Filling Jobs Is Only the Beginning
Halcrow, Allan, Workforce
Our struggle to fill jobs means that many previously unemployable people will get job training and experience, which will help alleviate the long-term labor shortage. That's if-and this is a big if-we do the right things now.
As we go to press this month, the national unemployment rate is just 5.2 percent. In Orange County, California-the labor market that most affects our ability to fill jobs-the rate is an incredible 2.5 percent. I'll let you imagine some of the candidates that we've interviewed.
Employment statistics have dominated the business headlines for months. For all practical purposes, we're living in an era of full employment. Many experts argue that those who are without jobs at this point are unemployable--permanently outside the job market.
But even that's beginning to change. Recent studies show single mothers and young African-American men-groups that never before have seen the real rewards of even our greatest prosperity-- are entering the workforce in record numbers. Now comes news that even ex-convicts are being offered jobs. Sherwood Ross, a business writer for Reuters, reports that more than 400 companies are hiring through the Federal Bureau of Prisons.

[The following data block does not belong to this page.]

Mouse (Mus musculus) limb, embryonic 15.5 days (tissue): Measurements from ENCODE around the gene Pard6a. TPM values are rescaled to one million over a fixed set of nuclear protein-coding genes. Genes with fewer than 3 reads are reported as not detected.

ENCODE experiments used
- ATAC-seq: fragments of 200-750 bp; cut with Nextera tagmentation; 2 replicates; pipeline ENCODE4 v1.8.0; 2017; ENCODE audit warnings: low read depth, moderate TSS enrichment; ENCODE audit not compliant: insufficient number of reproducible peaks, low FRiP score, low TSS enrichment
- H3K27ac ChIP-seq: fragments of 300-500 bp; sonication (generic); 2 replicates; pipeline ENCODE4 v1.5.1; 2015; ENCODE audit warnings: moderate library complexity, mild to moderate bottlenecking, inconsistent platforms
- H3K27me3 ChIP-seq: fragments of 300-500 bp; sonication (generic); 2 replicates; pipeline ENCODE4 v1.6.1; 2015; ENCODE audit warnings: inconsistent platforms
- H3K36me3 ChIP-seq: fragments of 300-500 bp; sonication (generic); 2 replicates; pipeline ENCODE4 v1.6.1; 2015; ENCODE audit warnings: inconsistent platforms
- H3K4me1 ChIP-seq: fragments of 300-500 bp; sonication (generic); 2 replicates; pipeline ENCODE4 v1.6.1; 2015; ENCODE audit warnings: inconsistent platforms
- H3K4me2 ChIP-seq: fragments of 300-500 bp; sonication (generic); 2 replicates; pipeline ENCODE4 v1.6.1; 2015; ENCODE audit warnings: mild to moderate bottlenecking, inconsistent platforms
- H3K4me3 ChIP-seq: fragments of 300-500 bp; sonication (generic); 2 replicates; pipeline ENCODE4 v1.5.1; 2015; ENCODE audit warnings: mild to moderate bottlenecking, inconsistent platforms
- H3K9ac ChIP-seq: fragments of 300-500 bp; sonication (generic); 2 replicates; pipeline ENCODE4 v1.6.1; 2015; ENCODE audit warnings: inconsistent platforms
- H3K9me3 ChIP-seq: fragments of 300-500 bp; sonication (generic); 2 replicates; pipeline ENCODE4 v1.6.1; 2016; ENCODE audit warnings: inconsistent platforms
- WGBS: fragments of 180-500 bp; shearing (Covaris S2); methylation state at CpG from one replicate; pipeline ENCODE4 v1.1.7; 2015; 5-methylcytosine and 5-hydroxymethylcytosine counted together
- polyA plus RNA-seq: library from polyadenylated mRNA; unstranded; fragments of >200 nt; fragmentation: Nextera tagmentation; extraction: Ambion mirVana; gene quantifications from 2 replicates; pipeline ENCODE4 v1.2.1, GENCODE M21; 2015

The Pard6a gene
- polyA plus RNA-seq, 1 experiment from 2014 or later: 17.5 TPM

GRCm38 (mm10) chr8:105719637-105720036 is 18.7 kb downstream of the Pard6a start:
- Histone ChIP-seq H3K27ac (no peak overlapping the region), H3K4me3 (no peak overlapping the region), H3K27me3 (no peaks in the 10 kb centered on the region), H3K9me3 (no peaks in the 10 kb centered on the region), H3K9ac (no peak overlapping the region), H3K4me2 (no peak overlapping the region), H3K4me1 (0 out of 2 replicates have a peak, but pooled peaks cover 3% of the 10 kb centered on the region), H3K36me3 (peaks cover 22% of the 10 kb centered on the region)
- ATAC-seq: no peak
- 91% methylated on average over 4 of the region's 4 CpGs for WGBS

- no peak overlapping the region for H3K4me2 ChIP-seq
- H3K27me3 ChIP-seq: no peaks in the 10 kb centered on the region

All of this is good news. It means that the economy is continuing to grow, and that, at last, everyone in society may benefit from that growth. It also means that many previously unemployable people will get job training and experience, which will help alleviate the looming long-term labor shortage.
That's if-and this is a big if-we do the right things now. We can't simply extend the reach of our candidate sourcing efforts and then breathe a collective sigh of relief when jobs are filled. And yet that's often what's happening. …